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OT: Sad day in aviation: Collings B17 has crashed

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  • aostling
    replied
    My father, Roy Ostling, grew up in Seattle. After graduating from UW with a BSME he started working for Boeing in 1937. His first year was spent on the drawing board in the Red Barn (Plant 1). When WWII production ramped up he worked on the B17, and after 1941 he was a supervisor. He retired in 1977 after forty years at Boeing.

    In 1992, at age 77, he learned about the restoration project of 42-29782, a B17-F. He drove down to the Museum of Flight, introduced himself, and asked if they needed additional help. They were quite surprised -- for a year or more they had been poring over blueprints, almost all of which had Roy's approval signature. They were quite happy to have him as a consultant to the team. He went there at least once a week until the first flight, in 1995.

    He never flew on a B17 during his career. As far as I know, neither did the three other Boeing engineers, carpool neighbors in our Magnolia neighborhood. He could have flown on the restored plane, but he chose not to.

    He did get three coffee cups for his sons. Here is the one I see every morning before facing the new day. I just rinsed it out so it is wet. (Nobody in Phoenix bothers to dry anything.)


    Click image for larger version

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    Last edited by aostling; 04-16-2021, 12:21 AM.

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  • tlfamm
    replied
    {Reactivating old thread}

    The NTSB has released its report on the B-17 crash at Bradley Airport, Connecticut on Oct 2, 2019.

    Press release:
    https://www.ntsb.gov/news/press-rele...20210413a.aspx

    Report (PDF download; 24 pages, 5.6 MB):
    https://u7061146.ct.sendgrid.net/ls/...glEDEnmwS8Q-3D

    Leave a comment:


  • lugnut
    replied
    Being from the era of the B-17, I can only remember seeing one in the air and one on the ground. The WWII war birds are in a league of their own. It is sad to see one of the few left destroyed. I was unable to read the story of this crash, so I don't know if those on board was lost or not. Sad day in aviation history.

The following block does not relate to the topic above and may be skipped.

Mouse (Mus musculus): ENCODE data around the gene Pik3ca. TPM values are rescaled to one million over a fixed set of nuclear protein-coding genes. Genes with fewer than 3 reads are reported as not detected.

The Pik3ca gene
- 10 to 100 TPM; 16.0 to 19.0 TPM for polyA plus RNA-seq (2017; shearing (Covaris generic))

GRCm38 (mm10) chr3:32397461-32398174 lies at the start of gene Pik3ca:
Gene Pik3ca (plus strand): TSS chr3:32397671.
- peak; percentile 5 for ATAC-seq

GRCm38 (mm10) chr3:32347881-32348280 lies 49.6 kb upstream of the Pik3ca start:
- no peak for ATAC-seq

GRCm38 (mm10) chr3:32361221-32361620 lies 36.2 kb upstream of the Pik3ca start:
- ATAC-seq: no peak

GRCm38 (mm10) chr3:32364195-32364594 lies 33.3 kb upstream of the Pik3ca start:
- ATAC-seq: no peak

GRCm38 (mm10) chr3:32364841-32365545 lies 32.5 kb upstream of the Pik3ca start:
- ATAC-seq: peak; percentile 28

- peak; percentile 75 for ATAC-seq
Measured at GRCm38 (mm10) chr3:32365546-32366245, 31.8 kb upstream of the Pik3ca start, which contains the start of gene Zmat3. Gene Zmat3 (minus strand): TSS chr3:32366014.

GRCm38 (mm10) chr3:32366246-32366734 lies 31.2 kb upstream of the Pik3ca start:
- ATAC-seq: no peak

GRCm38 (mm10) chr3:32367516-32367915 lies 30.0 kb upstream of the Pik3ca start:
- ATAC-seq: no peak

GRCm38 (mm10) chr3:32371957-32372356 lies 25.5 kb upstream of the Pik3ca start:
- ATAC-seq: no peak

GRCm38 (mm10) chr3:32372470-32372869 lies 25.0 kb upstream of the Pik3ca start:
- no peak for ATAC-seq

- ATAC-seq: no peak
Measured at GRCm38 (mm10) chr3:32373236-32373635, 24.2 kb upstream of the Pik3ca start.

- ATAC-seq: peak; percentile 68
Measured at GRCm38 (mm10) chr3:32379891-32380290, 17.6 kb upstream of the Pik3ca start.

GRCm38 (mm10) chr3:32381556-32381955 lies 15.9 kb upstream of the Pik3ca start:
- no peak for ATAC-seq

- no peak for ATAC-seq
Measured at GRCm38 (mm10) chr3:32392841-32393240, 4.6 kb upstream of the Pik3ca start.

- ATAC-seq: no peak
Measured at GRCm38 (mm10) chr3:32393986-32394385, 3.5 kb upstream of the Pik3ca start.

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  • john hobdeclipe
    replied
    Well, I'm both sad and very angry to read this.

    But glad that I got to fly in both of these bombers when I did.

    Leave a comment:


  • danlb
    replied
    I read that report too. So sad that someone used safety wire to restrain the cable from the magneto to keep it from shorting to the head. They inadvertently caused the short that they were trying to prevent. The second magneto on that engine was barely working.

    It's amazing that the plane felt like it was running smooth enough to take off.

    Leave a comment:


  • J Tiers
    replied
    Originally posted by tlfamm View Post
    @ J Tiers "BTW, the lnk to the FAA report is to Scribd, which requires you to sign up with them to see anything."

    I'm able to see all 7 pages of the document without payment - maybe this is my one and only freebie?
    I tried it a third time, and that time it did indeed let me see the text. Go figure.....

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  • tlfamm
    replied
    @ J Tiers "BTW, the lnk to the FAA report is to Scribd, which requires you to sign up with them to see anything."

    I'm able to see all 7 pages of the document without payment - maybe this is my one and only freebie?

    Leave a comment:


  • J Tiers
    replied
    I have read that in "general aviation", the majority of engine problems occur within 50 to 100 hours of a significant overhaul. One could ask "what kind of overhaul increases the chance of an engine problem?", and I am told that the answer is "most of them".

    The story seems to be that whenever you mess with an engine that has been running, there is a chance of fouling something up. And unless there are two people working and cross-checking, mess-ups may easily go undetected until the aircraft is flying.

    A "poor safety culture" would tend toward things being left undone, and mess-ups being undetected, lack of testing, etc. And maybe the boss-man (presumably an A&P with inspection cert) instructing the mechanic to not do something, omit a check, etc.

    BTW, the lnk to the FAA report is to Scribd, which requires you to sign up with them to see anything.
    Last edited by J Tiers; 03-26-2020, 08:11 PM.

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  • vectorwarbirds
    replied
    Originally posted by danlb View Post
    I can't let my wife read this. She'll never let me take a ride for charity at an air show again.

    From a previous post: Engine Nos. 1, 2, and 3 had 0 hours since major overhaul shortly before the crash. What kind of overhaul does not include spark plug maintenance?

    Dan